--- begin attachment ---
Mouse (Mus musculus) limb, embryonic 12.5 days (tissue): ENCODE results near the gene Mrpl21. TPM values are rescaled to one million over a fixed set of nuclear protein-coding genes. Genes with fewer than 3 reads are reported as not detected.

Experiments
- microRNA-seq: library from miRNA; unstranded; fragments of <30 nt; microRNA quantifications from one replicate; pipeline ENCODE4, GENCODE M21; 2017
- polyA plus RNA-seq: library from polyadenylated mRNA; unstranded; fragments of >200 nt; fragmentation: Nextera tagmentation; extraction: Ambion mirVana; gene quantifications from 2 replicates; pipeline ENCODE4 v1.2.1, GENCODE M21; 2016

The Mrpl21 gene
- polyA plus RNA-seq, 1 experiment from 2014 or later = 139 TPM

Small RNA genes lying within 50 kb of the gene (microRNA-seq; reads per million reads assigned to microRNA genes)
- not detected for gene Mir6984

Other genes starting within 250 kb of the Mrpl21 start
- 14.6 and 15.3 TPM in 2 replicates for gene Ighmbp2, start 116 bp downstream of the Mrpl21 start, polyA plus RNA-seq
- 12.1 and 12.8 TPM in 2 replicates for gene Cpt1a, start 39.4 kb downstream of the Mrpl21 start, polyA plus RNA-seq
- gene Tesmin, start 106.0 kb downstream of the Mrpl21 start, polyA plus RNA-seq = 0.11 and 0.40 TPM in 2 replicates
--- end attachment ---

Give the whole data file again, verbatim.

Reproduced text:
Mouse (Mus musculus) limb, embryonic 12.5 days (tissue): ENCODE results near the gene Mrpl21. TPM values are rescaled to one million over a fixed set of nuclear protein-coding genes. Genes with fewer than 3 reads are reported as not detected.

Experiments
- microRNA-seq: library from miRNA; unstranded; fragments of <30 nt; microRNA quantifications from one replicate; pipeline ENCODE4, GENCODE M21; 2017
- polyA plus RNA-seq: library from polyadenylated mRNA; unstranded; fragments of >200 nt; fragmentation: Nextera tagmentation; extraction: Ambion mirVana; gene quantifications from 2 replicates; pipeline ENCODE4 v1.2.1, GENCODE M21; 2016

The Mrpl21 gene
- polyA plus RNA-seq, 1 experiment from 2014 or later = 139 TPM

Small RNA genes lying within 50 kb of the gene (microRNA-seq; reads per million reads assigned to microRNA genes)
- not detected for gene Mir6984

Other genes starting within 250 kb of the Mrpl21 start
- 14.6 and 15.3 TPM in 2 replicates for gene Ighmbp2, start 116 bp downstream of the Mrpl21 start, polyA plus RNA-seq
- 12.1 and 12.8 TPM in 2 replicates for gene Cpt1a, start 39.4 kb downstream of the Mrpl21 start, polyA plus RNA-seq
- gene Tesmin, start 106.0 kb downstream of the Mrpl21 start, polyA plus RNA-seq = 0.11 and 0.40 TPM in 2 replicates